During trauma, Siegel says, it may be that excessive stress directly impairs the functioning of the parts of the brain necessary for autobiographical memories to be stored.  He adds that when it {implicit memory} is retrieved it lacks an internal sensation that something is being ‘recalled’

When memories don’t make it to explicit memory, they don’t become part of our narrative.  They remain just the way we react to things.  Have you ever walked into a room, or smelled a cologne, or felt the temperature change, and been immediately flooded with a sense of vague remembering?  Telling your story can help move your memories of the abuse from implicit to explicit memory, allowing you to begin to understand and process.  Telling your story actually creates new neural pathways in your brain, allowing you the opportunity to have less flooding of emotions and more choices on how you respond to the memory.

If you’re not quite ready to share your story with us, here’s a helpful way to open the door and share your story with yourself.  Use a blank sheet of paper to create your life’s timeline.  Draw a horizontal line across the page.  On the left end, make a mark, and label it “I was born.”   Choose major events in your life and mark them along the timeline.  You choose what they are, marriage, divorce, birth of children, jobs, graduations.  It’s your timeline.  Then, start making marks and labeling the abuse events.  Again, you choose the points.  You choose the labels.  When you’re finished, sit back and look at the timeline.  Put it away for a few days, then get it out again.  See if more needs to be added, or things need to be moved or removed.  This exercise was really powerful for me on many levels.  I hope it is for you too.

“The way we tell our life stories reveals the way we have come to understand the events of our lives.” Daniel Siegel.


Do you have kids? Nieces? Nephews? Neighborhood children? Have you ever felt like you had to parent someone? Most people, in some form or another, have had to act like a parent to someone. Or perhaps we felt like someone should be in a parenting roll for a child or another adult.

If the concept of being a parent doesn’t ring true for you, did you have a parent or parental figure in your life?

Many people, for many reasons, have felt like they didn’t have a parent, or needed a stronger one. I hope you found someone, a friend or older adult, who helped you and acted in a parental manner toward you.

Sometimes, however, we can’t find a suitable person to be our parenting figure, or we need more care than the person we found is able to give. What if we were each able to learn to parent ourselves in those kind of situations.

That may sound like just some lame therapeutic tool, but it can be really valuable and practical. Imagine in a situation where you are struggling that you can say to yourself, “Jackie, what do you need to feel better at this moment? What do you need to make it through, even though it seems like you are all alone and everything seems overwhelming and beyond what you can do?” “Do you need to take a few minutes outside of the situation to calm down? Do you need to take a nap? Do you need to stand up for yourself and say something? What is it you need to do to get through this or take care of yourself in this situation?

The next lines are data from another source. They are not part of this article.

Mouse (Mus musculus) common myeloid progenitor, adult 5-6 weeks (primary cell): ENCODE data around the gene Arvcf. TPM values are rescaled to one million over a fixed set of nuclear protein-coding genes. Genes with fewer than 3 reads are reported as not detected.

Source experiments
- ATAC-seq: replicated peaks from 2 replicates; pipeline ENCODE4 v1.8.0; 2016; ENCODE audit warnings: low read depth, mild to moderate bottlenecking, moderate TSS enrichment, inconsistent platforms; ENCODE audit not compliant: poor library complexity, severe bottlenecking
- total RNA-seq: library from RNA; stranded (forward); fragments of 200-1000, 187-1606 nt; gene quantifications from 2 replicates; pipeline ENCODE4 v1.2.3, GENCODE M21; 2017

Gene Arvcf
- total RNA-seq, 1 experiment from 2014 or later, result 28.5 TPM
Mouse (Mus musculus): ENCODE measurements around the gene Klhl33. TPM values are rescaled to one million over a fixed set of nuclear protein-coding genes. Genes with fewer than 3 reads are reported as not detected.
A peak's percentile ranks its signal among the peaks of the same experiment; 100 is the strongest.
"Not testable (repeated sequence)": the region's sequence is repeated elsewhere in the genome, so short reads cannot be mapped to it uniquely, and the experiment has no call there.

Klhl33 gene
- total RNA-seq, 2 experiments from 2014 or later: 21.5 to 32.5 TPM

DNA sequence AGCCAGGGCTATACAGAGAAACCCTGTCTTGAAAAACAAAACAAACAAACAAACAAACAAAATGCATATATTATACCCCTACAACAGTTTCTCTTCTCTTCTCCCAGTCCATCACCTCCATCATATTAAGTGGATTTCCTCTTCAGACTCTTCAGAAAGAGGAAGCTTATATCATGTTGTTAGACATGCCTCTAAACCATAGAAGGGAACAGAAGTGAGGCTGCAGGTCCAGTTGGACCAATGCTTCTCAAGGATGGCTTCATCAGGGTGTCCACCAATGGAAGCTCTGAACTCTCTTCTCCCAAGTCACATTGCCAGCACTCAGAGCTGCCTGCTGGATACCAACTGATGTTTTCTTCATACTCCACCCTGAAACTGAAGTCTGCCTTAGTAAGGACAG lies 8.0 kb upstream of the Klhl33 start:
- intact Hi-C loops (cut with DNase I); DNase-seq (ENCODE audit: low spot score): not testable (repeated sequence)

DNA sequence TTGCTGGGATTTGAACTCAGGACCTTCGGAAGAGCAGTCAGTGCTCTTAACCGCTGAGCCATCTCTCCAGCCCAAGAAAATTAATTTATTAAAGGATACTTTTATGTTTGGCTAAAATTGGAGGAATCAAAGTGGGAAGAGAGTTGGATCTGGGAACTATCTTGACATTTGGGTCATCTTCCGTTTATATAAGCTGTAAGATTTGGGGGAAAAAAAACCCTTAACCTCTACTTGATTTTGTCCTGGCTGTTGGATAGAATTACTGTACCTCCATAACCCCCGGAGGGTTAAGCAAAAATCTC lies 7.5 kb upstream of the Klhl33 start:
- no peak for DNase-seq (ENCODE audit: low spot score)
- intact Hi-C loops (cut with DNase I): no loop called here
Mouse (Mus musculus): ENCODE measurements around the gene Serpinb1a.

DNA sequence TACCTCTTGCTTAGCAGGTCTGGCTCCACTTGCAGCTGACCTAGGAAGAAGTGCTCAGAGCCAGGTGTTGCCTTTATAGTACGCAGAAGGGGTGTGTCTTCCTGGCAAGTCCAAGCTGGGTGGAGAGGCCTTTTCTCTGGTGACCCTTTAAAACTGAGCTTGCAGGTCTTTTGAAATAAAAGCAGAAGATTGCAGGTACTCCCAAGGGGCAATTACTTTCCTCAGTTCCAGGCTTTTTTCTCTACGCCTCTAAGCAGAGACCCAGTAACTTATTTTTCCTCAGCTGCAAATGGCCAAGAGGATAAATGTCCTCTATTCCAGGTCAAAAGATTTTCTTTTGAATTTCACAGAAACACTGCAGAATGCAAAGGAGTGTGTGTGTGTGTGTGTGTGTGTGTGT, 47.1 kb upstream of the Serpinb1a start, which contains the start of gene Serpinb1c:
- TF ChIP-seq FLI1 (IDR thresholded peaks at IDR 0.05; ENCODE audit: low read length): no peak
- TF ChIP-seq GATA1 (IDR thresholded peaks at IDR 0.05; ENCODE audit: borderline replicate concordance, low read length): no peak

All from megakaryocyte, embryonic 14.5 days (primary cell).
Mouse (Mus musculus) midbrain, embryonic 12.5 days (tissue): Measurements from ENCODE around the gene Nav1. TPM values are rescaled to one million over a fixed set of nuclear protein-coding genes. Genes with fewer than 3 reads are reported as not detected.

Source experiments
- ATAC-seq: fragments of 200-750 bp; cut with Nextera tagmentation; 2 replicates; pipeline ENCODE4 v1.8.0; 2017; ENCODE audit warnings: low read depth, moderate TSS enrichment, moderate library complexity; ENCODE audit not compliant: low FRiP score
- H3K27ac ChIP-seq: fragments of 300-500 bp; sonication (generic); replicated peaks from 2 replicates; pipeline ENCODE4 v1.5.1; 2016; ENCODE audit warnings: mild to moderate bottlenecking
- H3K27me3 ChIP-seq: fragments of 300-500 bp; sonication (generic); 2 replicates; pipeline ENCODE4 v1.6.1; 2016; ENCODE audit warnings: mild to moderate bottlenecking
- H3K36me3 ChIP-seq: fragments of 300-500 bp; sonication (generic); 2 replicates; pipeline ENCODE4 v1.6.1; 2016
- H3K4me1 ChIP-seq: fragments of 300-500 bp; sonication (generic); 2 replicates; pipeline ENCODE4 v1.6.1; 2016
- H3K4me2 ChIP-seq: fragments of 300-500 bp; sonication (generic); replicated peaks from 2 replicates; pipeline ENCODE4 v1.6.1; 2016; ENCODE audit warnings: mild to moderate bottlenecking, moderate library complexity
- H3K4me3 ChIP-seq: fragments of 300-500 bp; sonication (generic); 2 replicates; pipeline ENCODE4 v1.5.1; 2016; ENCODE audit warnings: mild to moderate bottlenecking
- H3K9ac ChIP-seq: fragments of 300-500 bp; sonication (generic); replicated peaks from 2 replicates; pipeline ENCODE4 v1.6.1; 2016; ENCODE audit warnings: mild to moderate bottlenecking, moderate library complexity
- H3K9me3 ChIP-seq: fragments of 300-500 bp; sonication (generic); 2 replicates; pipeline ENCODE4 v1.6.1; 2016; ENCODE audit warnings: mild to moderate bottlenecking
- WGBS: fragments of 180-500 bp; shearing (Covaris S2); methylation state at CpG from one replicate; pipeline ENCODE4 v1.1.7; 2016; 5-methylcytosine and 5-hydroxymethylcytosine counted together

I have had these moments in my life. I have had a lot of them actually. It seems strange to many of us, and we think that someone else knows the exact solution or knows what we need. Sometimes someone else does know what we need, but that is usually because we know ourselves well enough to have expressed to that other person what we need.

We have to do the hard work of learning to parent ourselves. For so many reasons, our parents weren’t there for us, or aren’t there for us anymore. There isn’t anyone else that can fix it for us. We have to do it.

And the work is hard. It is hard to realize we need to learn how to do it. It is hard to mourn the loss of the people who were supposed to do it. It is hard to have the self confidence to do it. It is hard to keep doing it.

Many of us, did not have very good examples of parenting in the first place. Then to take skills which are not engrained in our minds and use them on ourselves can be pretty scary. So many of us know, just feel it in our bones, that the way we were raised and treated just isn’t right. We would never treat anyone else like we were treated. We have to take that knowledge and use it on ourselves.

We would never say things to others to hurt them. We know what it was like to be hurt and even though we slip and make mistakes, we must learn that we, too, are people who do not deserve to be hurt and told bad things.

Parenting is hard. It doesn’t matter if you are parenting yourself or others, it’s hard work. Some of us have skills naturally to do it. Others of us have to learn as we go.

Regardless of the models you had, everyone makes mistakes. As you learn to parent yourself and treat yourself well and in a way you would like to be treated, be kind and know that even if you make a mistake, you have the opportunity to make a better choice and treat yourself better the next time.

We would love to know who your parenting role model was and how you have learned, or are learning, to parent yourself.